These efforts by Judge Howell backfired. Her restrictions forced the court, prosecutors, and the jury to deal with facts obscured by complex technicalities that, on their own merit, showed all the contradictions, mismanagement, and lack of clarity exercised by the security forces during several weeks of siege against the Venezuelan Embassy.

The main points of the defense were the ambiguity and confusion of the trespassing orders delivered by the security forces; the complete lack of resistance of the defenders who never interfered with the work of the DC police or federal agents; and the defenders’ conviction they were acting legitimately since the Government of Venezuela had authorized them to protect the building. In discussions with the prosecutors and defense attorneys after the mistrial, several jury members took issue with the opaqueness of the trial.

Venezuelan Embassy under siege, during April and May of 2019. (Credit Photo: COHA)

Political consequences

The trial, which took place on Constitution Ave, just steps away from Capitol Hill, has deep implications for the role of the judicial branch, DC and federal security forces, and the way the US respects or breaks international law.

Judge Howell’s restrictions on the defense appeared designed to strengthen the Government’s case, and made both the court and the security forces involved in the Embassy’s siege political instruments of the Executive. By not allowing the jury to understand international law and the Vienna Convention of 1961 on Diplomatic Relations [2], and the political context of the relationship between Maduro’s government and Guaidó’s shadow government as an instrument of US foreign policy, Judge Howell broke the impartial rule of the US judicial system by limiting arguments to the presuppositions of the Government’s political thesis.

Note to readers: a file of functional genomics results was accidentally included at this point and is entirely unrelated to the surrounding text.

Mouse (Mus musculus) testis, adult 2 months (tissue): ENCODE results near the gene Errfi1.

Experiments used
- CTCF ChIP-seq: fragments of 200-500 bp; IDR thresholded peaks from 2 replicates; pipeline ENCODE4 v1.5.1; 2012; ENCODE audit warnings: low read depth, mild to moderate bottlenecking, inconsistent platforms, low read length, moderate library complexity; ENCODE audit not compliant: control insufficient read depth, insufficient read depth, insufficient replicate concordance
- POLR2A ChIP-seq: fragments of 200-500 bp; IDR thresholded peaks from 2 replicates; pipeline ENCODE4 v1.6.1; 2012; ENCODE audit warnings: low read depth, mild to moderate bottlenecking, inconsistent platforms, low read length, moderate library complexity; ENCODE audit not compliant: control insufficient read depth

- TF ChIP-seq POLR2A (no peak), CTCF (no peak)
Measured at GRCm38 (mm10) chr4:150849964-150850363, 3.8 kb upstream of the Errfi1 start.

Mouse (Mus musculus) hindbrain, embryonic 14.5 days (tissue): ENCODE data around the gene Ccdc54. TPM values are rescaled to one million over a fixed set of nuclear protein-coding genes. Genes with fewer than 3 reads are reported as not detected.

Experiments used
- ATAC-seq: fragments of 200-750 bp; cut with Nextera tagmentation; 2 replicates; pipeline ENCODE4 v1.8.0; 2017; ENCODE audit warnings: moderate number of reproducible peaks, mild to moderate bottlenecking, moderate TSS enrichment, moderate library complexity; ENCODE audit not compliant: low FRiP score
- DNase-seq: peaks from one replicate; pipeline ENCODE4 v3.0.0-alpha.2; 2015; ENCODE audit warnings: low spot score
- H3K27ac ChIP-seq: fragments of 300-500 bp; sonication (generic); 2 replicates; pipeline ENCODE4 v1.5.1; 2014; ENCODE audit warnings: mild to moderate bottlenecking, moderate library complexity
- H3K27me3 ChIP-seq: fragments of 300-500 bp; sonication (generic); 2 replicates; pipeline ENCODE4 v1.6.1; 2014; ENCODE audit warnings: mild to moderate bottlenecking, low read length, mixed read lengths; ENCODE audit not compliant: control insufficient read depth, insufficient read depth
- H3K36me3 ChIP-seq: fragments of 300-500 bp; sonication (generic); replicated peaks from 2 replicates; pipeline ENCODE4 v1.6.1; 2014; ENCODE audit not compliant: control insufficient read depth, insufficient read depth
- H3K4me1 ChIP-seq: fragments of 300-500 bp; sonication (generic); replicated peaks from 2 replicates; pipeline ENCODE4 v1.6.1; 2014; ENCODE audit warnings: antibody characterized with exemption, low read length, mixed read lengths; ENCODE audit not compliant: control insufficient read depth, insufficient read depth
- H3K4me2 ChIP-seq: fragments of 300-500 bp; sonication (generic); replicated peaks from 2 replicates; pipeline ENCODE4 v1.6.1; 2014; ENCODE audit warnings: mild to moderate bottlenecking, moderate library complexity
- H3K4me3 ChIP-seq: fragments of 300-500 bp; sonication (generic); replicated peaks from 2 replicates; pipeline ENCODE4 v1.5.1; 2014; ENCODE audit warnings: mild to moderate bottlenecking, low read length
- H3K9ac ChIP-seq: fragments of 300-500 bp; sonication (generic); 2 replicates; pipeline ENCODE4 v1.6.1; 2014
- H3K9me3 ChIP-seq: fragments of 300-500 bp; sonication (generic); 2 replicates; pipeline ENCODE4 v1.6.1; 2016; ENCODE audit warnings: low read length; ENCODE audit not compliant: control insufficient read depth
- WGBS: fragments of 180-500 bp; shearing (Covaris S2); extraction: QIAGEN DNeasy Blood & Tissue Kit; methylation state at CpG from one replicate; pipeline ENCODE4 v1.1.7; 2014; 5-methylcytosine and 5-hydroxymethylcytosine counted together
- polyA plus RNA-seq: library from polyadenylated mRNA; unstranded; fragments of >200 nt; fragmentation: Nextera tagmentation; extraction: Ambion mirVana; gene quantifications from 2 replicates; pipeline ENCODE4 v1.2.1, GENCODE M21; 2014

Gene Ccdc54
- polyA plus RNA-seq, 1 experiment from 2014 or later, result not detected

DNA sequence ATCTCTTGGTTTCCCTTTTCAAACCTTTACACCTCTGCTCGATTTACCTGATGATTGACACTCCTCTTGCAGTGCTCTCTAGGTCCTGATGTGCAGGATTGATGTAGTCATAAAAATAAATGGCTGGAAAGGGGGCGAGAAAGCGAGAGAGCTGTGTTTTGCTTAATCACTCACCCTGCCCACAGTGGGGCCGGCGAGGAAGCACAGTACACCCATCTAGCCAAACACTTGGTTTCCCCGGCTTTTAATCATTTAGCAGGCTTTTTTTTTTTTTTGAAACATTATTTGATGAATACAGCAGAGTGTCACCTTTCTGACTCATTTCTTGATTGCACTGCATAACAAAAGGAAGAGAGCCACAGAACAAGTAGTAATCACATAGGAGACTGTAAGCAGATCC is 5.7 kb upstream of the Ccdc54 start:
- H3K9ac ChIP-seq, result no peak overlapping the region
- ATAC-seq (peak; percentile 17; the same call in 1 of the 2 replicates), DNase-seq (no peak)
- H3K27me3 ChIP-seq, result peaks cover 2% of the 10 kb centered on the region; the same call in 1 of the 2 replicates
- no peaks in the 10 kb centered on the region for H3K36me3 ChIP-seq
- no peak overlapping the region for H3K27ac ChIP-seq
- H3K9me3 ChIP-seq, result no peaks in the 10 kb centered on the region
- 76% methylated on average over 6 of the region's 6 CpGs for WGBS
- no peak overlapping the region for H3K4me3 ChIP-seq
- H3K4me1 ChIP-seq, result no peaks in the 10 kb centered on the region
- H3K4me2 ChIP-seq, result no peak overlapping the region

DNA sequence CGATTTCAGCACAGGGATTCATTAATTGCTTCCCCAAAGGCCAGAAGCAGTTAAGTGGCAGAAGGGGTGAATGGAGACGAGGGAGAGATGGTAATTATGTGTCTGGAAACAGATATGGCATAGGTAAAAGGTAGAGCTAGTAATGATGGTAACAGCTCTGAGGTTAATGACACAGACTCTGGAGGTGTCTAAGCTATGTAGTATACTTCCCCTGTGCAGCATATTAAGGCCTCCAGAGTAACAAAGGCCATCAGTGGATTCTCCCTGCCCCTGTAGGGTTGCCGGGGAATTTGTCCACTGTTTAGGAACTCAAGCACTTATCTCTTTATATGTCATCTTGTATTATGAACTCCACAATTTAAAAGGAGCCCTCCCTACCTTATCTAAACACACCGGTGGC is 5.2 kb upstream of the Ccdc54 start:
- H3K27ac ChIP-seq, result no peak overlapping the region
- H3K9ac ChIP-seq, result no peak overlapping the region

The mistrial decision is also a serious setback to the Trump Administration, that could have consequences for the future of similar illegal actions of the government, when it comes to serious violations of  the Vienna Convention and, in particular, the obligation to protect diplomatic missions. US federal law, in the case of the seizure of the Venezuelan Embassy was invoked to flagrantly break international agreements by giving the Executive branch the power to strip away buildings and immunities from legitimate diplomatic representatives.

The four defenders of the Venezuelan Embassy, salute the crowd in front of the building, on May 15, 2019. (Credit Photo: COHA)

New key date: February 28

During the deliberation period,the jury showed clear signs of confusion regarding the Government’s argument. On Friday, the jury sent four notes to the judge: first they asked about whether the defendants had to have knowledge about the statute of which they were in alleged violation in order to be found culpable of a crime; second, they asked to review the testimony of the officer who interacted with the defenders; and third, they advised the judge that they had made no progress all day and were deadlocked. For note one, the jury was instructed that knowledge of the specific statute was not necessary, only that the defendants had knowledge that they were in violation of a law and intended to violate the law. The judge also ruled that the beliefs of the defendants were not relevant. In response to the second note, the judge ruled that the jury must deliberate based on their recollection of the testimony. And in response to the third note, the judge ordered that deliberations continue. The final note was a declaration by the jury that they were deadlocked with no foreseeable progress, after which a mistrial was declared by the judge.

The judge, prosecution and defense attorneys agree that a status hearing would be held on February 28  at which time the Government will decide whether to drop the charges or ask for a new trial. The defense team is ready to appeal in case a new trial rules against them, including taking the case before the Supreme Court. 

Fred Mills contributed as editor of this article

End notes

[1] State Department Basic Authorities Act of 1956.

[2] In fact, the Vienna Convention in several articles, including articles 30 and 45, ensures the protection of diplomatic missions, especially if diplomatic relations are broken. See official document for details: